Gov. Phil Murphy and members of his administration have announced a new web tool – covid19.nj.gov/youthhelp – that is designed to link parents, youths and educators with resources and supports to address youth mental health challenges exacerbated by the ongoing coronavirus pandemic.
In the last two budget cycles, Murphy has invested more than $100 million in annual funding to modernize and rebalance the Children’s System of Care, in recognition of the need for a strong mental healthcare safety net for children and youths dealing with the emotional effects of the COVID-19 pandemic, according to a press release from Murphy’s office.
“The COVID-19 pandemic has been challenging for all of us throughout the state and we know that children, teens and young adults are no exception,” Murphy was quoted as saying in the press release.
“At a time when we knew our children would need it, we did not shy away from investing state resources where they were needed most – in strengthening and enhancing the Children’s System of Care.
“By investing critical state dollars in modernizing the youth mental health system, and by helping families navigate the programs that are available to help, we are living up to our responsibility, as a state, to support youths who were hit hard by the emotional weight of the pandemic.
“No one should ever feel like they are struggling in isolation. In New Jersey, we lift each other up and we will get through this crisis stronger together,” Murphy said.
“Early in the pandemic, we recognized the signs of what I referred to as a parallel epidemic of youth behavioral and emotional concerns,” New Jersey Department of Children and Families Commissioner Christine Norbut Beyer said.
“We know that all of us, in the last year-and-a-half, have experienced a sense of loss and grief – whether we lost someone close to us as a result of COVID-19, or we lost any sense and semblance of ‘normal.’
“We recognize that the transition back to in-person education is not particularly quick or easy, but when children are exhibiting a pattern of prolonged stress or anxiety, that is when parents should seek out some additional help.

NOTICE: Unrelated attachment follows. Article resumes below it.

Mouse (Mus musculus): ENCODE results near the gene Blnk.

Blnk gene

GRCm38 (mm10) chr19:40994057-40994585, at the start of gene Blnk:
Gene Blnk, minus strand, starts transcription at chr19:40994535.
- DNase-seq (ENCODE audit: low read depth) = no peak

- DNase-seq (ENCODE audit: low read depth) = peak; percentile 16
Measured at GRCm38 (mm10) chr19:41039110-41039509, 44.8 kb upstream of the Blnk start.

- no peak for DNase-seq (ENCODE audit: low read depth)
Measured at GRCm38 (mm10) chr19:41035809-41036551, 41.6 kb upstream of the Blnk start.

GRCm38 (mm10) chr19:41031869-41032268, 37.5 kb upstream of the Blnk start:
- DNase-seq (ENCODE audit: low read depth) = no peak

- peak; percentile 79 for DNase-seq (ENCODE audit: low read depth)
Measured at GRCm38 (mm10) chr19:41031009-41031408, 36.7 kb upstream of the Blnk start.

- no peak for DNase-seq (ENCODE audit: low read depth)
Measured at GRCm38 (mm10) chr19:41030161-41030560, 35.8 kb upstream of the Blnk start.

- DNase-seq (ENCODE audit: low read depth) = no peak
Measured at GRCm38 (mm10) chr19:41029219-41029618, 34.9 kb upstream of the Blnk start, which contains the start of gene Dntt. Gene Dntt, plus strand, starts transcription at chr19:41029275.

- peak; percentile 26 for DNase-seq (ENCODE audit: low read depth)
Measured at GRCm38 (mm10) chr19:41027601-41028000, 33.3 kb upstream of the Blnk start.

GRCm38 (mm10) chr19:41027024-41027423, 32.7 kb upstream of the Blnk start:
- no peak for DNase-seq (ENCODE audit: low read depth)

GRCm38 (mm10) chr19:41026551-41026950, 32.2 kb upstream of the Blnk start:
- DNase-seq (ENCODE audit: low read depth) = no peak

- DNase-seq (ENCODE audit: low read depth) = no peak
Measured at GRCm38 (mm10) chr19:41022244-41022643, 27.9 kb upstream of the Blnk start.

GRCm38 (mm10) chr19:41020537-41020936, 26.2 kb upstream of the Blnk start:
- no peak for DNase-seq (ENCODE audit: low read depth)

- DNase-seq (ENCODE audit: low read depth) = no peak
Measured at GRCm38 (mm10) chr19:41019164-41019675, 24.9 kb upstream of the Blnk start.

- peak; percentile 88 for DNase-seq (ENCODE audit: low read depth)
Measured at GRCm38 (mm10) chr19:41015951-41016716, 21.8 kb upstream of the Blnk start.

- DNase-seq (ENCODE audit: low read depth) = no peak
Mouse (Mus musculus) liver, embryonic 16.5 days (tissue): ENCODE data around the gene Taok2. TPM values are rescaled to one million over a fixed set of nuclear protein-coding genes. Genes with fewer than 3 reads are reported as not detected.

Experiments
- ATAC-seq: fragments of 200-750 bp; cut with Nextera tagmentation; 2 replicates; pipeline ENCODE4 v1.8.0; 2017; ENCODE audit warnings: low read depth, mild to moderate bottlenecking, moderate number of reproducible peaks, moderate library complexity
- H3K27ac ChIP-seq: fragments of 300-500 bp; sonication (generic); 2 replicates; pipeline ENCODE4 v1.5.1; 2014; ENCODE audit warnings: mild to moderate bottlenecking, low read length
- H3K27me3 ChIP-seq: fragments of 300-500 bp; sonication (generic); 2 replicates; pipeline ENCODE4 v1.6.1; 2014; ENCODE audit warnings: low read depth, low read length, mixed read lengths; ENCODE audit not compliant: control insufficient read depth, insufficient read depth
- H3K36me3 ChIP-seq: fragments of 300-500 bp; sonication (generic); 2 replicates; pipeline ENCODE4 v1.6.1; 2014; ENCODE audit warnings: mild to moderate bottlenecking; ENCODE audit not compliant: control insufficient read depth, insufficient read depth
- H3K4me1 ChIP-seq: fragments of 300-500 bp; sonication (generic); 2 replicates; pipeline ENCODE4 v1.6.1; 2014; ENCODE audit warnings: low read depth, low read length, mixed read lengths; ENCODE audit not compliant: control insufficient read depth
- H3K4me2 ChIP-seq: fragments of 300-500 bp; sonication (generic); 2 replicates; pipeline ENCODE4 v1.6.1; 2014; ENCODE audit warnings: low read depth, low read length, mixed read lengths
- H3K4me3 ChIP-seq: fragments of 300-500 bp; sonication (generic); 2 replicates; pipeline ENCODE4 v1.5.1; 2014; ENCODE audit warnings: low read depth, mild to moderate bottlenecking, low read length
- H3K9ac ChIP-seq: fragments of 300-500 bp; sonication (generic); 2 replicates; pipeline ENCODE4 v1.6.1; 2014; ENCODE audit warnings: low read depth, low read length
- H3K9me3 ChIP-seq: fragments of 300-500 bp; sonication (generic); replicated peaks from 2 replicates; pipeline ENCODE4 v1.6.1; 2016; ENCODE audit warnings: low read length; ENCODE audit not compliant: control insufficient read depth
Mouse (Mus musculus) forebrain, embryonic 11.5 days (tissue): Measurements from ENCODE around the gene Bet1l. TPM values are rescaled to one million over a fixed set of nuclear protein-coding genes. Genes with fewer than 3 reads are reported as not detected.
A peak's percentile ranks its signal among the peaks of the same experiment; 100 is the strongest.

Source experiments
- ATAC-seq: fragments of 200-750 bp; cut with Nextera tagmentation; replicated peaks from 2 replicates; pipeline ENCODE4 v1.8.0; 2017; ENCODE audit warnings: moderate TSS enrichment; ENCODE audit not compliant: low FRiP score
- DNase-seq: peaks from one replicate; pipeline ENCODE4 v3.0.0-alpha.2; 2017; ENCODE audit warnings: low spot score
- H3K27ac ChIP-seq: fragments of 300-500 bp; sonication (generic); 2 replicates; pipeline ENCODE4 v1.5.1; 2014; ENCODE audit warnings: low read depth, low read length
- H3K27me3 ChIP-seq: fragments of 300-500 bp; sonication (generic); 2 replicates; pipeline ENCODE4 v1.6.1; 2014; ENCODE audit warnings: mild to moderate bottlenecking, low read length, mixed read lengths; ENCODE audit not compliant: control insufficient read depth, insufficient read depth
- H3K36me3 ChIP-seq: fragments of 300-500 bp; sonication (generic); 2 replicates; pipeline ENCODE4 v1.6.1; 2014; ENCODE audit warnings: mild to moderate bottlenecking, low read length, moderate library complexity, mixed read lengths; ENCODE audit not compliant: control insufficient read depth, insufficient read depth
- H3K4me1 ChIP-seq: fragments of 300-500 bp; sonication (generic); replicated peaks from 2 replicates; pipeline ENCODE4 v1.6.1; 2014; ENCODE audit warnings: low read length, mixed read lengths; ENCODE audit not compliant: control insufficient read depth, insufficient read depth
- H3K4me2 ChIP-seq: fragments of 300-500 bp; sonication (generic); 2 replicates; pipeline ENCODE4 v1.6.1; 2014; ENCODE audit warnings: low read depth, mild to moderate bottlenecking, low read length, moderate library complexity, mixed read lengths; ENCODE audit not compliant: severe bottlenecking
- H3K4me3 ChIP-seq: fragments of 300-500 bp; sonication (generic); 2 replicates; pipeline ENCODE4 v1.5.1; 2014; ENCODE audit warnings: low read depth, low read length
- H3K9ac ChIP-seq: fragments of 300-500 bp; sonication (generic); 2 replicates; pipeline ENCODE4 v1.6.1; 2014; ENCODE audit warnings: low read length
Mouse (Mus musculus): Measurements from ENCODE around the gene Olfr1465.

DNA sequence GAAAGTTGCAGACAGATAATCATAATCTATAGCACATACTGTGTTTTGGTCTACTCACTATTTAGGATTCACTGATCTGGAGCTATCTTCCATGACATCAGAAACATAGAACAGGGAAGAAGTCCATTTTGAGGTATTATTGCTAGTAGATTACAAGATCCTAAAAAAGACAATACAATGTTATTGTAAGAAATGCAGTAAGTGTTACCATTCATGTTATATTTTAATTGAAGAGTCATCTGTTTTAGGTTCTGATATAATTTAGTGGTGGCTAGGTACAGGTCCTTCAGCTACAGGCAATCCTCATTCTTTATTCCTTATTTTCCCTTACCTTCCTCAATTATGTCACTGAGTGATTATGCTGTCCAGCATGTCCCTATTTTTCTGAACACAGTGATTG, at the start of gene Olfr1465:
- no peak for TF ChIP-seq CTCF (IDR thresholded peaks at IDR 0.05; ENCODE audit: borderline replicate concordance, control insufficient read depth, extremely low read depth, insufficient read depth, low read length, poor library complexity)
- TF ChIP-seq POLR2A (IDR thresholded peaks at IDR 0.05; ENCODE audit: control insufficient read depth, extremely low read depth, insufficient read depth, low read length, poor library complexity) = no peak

“We ask that parents be aware of the signs – maybe it’s uncharacteristic changes in mood, or increased and prolonged patterns of fighting or lying, or maybe it’s not enjoying the activities they once enjoyed.
“Don’t be afraid to ask your children what’s wrong, and normalize asking for help when they need it. To the children, teens and parents who are struggling, please know that help is available,” Beyer said.
The webpage, which is accessible through New Jersey’s COVID-19 web portal or by going directly to covid19.nj.gov/youthhelp, is intended to act as a one-stop web resource for programs, services and supports that specifically address youth behavioral or emotional health concerns, according to the press release.
The site will continually be improved and updated to provide youths, families and educators with tools to empower themselves to support their own mental health and demystify and destigmatize the need to ask for help, according to the press release.
Resources are available for different audiences – the 2ND FLOOR phone and text helpline and the Crisis Text Line for children and youths; the Children’s System of Care hotline and mental health first aid tools for parents; and resources and tools for educators to support their students’ mental health in the classroom.
The Children’s System of Care has recently seen an uptick in activity – an increase of 30% over usual demand for services in September, according to the press release.
Behavioral signs indicating a more serious issue can include prolonged or recurring opposition and aggression; property damage and disrespect; feelings of anxiety or depression; a pattern or prolonged lying or fighting; stealing or substance use; or running away or engaging in acts of self-harm.